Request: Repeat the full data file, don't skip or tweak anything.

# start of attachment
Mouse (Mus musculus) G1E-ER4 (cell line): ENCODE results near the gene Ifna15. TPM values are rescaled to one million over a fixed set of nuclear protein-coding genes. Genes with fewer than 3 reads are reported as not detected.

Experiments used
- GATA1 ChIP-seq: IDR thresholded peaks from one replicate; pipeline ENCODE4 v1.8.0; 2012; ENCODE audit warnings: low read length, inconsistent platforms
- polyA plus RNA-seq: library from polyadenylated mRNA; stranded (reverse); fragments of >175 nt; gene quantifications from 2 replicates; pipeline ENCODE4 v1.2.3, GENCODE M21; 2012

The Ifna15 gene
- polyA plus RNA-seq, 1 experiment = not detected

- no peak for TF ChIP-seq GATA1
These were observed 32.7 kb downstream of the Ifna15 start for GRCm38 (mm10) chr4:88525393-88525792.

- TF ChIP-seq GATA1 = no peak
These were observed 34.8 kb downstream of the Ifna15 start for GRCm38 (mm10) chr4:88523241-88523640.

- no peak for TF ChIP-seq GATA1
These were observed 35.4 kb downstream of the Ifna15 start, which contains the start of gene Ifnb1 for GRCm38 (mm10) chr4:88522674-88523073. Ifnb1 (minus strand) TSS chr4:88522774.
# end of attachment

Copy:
Mouse (Mus musculus) G1E-ER4 (cell line): ENCODE results near the gene Ifna15. TPM values are rescaled to one million over a fixed set of nuclear protein-coding genes. Genes with fewer than 3 reads are reported as not detected.

Experiments used
- GATA1 ChIP-seq: IDR thresholded peaks from one replicate; pipeline ENCODE4 v1.8.0; 2012; ENCODE audit warnings: low read length, inconsistent platforms
- polyA plus RNA-seq: library from polyadenylated mRNA; stranded (reverse); fragments of >175 nt; gene quantifications from 2 replicates; pipeline ENCODE4 v1.2.3, GENCODE M21; 2012

The Ifna15 gene
- polyA plus RNA-seq, 1 experiment = not detected

- no peak for TF ChIP-seq GATA1
These were observed 32.7 kb downstream of the Ifna15 start for GRCm38 (mm10) chr4:88525393-88525792.

- TF ChIP-seq GATA1 = no peak
These were observed 34.8 kb downstream of the Ifna15 start for GRCm38 (mm10) chr4:88523241-88523640.

- no peak for TF ChIP-seq GATA1
These were observed 35.4 kb downstream of the Ifna15 start, which contains the start of gene Ifnb1 for GRCm38 (mm10) chr4:88522674-88523073. Ifnb1 (minus strand) TSS chr4:88522774.